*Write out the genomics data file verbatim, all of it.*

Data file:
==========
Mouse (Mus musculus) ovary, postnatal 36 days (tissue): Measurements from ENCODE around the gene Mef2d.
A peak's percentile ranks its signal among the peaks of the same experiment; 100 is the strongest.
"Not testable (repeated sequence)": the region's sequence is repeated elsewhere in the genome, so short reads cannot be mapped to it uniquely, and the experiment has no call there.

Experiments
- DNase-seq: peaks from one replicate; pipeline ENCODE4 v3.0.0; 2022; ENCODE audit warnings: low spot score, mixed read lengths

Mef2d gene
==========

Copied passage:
Mouse (Mus musculus) ovary, postnatal 36 days (tissue): Measurements from ENCODE around the gene Mef2d.
A peak's percentile ranks its signal among the peaks of the same experiment; 100 is the strongest.
"Not testable (repeated sequence)": the region's sequence is repeated elsewhere in the genome, so short reads cannot be mapped to it uniquely, and the experiment has no call there.

Experiments
- DNase-seq: peaks from one replicate; pipeline ENCODE4 v3.0.0; 2022; ENCODE audit warnings: low spot score, mixed read lengths

Mef2d gene